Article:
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Theatre in Review: Bundle of Sticks (INTAR/Radio Drama Network)

Lucille Duncan, Zo Tipp, Hope Ward. Photo: Carol Rosegg.

In J. Julian Christopher's new play, the intense, sadistic Otto Naim runs a gay-conversion therapy center in arid, remote Coober Pedy, Australia. It's an interesting location: Coober Pedy, a center of opal mining, and most of its residents escape its desert conditions by living below ground in dugouts. (The photos of the town, available online, are fascinating; you learn something new every day in this line of work.) Exactly why Christopher has chosen this exotic setting is something we'll get to in a moment, but he convenes an international cast of men to take part in Otto's program. They include Francisco, a fortyish widowed Dominican bartender; Abram, a married, fiftyish Russian Bukharian Jew; Gregos, a young, hot Greek; Gemi, a skeptical, worldly young Indonesian; and Tyree, a married black American war vet. Francisco, Abram, Gregos, Gemi, Otto, and Tyree: Note the word formed using the first letter of each name and you'll get a sense of the author's approach.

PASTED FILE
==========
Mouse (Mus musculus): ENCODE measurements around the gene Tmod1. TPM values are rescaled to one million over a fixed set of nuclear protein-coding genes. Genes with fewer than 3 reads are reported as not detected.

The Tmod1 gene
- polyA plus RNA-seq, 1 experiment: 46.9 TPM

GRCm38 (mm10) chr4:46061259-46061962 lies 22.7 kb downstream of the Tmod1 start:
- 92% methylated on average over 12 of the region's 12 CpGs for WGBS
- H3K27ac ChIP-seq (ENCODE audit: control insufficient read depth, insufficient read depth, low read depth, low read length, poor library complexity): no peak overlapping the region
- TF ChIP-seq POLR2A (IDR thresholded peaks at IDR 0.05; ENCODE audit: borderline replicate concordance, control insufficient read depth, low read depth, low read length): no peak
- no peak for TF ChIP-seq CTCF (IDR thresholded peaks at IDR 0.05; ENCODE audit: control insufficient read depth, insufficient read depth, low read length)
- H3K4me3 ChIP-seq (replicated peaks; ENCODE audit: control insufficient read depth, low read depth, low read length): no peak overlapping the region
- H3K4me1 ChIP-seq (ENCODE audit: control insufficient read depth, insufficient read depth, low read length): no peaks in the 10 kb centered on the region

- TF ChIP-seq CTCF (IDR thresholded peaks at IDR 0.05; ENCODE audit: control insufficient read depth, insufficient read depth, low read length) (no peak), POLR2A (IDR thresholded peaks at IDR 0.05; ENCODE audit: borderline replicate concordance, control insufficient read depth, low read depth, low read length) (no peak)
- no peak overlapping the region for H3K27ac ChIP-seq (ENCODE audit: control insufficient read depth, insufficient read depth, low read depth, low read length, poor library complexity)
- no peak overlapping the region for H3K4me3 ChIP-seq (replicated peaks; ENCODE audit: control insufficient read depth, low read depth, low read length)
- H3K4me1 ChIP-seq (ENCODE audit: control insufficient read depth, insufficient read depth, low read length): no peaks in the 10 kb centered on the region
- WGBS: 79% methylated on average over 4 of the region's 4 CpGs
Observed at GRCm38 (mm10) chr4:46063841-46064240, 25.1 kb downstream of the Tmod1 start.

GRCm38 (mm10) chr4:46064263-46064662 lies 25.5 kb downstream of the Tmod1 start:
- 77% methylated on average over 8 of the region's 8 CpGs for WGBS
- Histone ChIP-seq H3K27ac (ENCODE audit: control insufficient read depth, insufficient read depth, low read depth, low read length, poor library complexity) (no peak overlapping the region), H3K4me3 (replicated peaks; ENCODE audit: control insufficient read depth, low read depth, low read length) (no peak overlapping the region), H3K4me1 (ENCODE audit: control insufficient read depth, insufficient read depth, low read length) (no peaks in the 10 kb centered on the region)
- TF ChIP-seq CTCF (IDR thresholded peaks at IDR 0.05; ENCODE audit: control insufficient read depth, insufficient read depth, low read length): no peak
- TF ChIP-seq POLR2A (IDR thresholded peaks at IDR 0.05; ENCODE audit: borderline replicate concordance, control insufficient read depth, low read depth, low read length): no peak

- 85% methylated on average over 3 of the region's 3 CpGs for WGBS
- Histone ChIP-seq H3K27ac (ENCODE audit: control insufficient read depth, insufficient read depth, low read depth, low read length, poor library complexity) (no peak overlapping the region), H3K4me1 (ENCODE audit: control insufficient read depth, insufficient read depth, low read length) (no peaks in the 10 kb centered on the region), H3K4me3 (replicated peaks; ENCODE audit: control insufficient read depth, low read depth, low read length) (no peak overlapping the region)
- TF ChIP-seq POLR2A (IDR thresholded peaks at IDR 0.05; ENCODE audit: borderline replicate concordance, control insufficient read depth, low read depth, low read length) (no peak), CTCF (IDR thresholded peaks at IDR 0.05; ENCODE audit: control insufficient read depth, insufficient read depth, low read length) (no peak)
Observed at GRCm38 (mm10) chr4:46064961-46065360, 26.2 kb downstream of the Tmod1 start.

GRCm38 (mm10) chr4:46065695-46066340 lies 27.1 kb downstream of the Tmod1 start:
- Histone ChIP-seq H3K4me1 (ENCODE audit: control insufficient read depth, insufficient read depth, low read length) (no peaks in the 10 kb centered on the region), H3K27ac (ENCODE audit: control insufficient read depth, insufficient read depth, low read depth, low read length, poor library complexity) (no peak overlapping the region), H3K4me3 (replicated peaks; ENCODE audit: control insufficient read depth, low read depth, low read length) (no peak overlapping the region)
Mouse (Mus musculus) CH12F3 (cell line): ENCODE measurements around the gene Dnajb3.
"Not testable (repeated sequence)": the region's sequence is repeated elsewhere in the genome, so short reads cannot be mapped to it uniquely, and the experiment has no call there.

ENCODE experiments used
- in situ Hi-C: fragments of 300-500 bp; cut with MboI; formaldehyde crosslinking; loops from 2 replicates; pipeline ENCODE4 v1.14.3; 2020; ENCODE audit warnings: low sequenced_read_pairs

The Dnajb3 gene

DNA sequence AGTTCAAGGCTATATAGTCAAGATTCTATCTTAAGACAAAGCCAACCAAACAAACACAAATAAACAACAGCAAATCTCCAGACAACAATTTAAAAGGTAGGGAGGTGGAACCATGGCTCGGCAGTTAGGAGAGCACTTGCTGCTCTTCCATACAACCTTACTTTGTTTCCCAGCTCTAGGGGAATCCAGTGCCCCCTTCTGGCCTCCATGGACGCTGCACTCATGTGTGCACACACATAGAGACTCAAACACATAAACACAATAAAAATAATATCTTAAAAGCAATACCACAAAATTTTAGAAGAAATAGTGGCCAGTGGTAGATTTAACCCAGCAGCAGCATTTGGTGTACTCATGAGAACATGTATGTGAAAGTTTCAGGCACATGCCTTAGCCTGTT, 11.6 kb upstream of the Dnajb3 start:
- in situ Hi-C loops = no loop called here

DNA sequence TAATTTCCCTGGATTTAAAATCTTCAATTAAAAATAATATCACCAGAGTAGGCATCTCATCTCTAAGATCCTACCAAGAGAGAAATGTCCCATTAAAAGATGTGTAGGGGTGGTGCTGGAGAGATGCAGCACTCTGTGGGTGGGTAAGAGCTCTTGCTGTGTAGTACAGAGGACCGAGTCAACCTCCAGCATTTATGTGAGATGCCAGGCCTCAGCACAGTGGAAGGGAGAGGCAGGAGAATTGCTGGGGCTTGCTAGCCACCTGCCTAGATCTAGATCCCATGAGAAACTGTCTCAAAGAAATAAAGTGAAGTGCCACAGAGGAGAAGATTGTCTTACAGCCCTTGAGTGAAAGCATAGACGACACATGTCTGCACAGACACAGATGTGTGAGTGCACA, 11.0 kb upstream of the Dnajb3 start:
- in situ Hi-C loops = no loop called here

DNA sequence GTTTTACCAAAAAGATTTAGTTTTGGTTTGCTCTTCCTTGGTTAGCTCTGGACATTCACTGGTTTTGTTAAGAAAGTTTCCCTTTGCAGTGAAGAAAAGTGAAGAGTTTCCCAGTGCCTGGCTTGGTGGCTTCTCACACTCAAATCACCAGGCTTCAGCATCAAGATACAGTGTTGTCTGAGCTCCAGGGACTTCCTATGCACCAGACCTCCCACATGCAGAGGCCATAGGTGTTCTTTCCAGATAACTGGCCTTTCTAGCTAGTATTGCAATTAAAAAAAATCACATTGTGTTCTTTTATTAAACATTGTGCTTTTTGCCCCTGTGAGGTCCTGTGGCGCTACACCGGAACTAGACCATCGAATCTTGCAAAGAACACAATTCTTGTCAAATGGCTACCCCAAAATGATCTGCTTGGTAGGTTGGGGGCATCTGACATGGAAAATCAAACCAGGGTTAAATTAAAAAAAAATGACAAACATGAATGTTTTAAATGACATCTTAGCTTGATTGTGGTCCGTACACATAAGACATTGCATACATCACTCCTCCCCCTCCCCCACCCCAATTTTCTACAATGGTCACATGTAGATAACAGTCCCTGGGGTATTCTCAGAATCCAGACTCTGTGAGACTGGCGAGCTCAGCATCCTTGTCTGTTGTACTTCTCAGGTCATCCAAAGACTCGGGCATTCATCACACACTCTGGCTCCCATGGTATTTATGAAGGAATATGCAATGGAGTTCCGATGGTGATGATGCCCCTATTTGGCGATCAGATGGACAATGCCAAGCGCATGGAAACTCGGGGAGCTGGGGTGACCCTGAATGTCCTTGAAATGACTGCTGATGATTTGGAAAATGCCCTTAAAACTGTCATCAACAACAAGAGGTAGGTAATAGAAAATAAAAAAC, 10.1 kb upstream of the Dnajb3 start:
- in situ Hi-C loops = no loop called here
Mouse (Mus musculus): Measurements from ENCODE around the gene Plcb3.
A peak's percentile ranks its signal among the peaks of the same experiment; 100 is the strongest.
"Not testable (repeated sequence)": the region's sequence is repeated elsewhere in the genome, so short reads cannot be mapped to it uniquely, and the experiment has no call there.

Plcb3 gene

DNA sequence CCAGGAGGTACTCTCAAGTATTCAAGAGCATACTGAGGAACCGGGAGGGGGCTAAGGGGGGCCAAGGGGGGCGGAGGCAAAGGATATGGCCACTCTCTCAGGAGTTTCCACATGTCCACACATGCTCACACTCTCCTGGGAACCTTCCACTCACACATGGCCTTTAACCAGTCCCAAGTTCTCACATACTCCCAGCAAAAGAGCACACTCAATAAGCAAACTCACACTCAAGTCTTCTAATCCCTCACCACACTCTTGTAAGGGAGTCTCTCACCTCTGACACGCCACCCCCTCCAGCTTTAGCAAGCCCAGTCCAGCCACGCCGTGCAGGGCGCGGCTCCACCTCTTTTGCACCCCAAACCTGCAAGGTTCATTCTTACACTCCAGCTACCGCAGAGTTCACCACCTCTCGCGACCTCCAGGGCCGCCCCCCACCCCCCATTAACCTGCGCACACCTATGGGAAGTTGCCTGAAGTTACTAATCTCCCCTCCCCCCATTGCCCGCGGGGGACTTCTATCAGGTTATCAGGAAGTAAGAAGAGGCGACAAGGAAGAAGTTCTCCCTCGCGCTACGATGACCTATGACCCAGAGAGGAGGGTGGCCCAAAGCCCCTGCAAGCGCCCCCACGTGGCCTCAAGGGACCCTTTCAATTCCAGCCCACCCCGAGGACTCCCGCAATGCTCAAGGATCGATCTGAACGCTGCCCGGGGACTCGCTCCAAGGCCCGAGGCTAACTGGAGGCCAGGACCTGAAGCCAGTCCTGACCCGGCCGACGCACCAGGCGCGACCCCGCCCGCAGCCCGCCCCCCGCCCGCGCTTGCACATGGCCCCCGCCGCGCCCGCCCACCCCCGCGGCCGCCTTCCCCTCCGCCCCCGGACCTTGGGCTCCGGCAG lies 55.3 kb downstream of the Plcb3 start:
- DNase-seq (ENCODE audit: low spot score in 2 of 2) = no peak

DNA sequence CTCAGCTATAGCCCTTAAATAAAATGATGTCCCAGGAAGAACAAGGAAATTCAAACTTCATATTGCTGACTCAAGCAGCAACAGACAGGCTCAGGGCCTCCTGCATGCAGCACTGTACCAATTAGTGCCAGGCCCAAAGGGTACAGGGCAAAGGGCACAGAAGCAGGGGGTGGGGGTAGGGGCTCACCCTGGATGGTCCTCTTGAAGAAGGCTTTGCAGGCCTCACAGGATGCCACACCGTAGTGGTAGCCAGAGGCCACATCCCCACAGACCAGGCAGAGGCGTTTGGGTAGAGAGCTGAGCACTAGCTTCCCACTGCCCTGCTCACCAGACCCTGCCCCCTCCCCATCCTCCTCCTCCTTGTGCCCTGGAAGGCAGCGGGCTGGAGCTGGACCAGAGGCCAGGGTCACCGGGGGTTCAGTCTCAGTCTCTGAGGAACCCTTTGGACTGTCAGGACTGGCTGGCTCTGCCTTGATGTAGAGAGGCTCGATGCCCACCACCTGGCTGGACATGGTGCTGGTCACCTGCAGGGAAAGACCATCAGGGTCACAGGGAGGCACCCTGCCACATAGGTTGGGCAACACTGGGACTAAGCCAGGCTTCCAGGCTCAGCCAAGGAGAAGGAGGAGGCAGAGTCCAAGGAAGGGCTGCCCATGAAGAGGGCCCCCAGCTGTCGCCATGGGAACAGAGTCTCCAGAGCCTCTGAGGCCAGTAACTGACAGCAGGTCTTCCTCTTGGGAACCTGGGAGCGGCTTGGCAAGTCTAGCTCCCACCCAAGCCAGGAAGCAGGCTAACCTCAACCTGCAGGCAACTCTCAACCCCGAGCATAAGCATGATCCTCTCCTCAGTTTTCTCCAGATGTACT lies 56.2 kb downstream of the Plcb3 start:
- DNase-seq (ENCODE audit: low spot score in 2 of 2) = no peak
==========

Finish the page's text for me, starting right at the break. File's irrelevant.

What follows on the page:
Otto is a piece of work, presiding over his charges with sadistic glee and overseeing a program that is bursting with homoerotic undertones. Laying out his methodology for the audience, he suggests that prehistoric man lived in a blessedly Rousseauvian state of natural heterosexuality: "There were no pansy Cro-Magnons, swishing their apelike forms into 'light in the loafer' stunts that these degenerates call death drops," he says, producing cartoons of cavemen staring lustily at each other's erections. Assembling his latest batch of clients, he has them strip naked and introduce themselves by shaking each other's penises. (Handshakes, apparently, are reserved for the comfortably heterosexual.) He also commands that they sniff each other's genitalia, saying "You won't find stability with your tongue on another man's musty undercarriage, will ya?"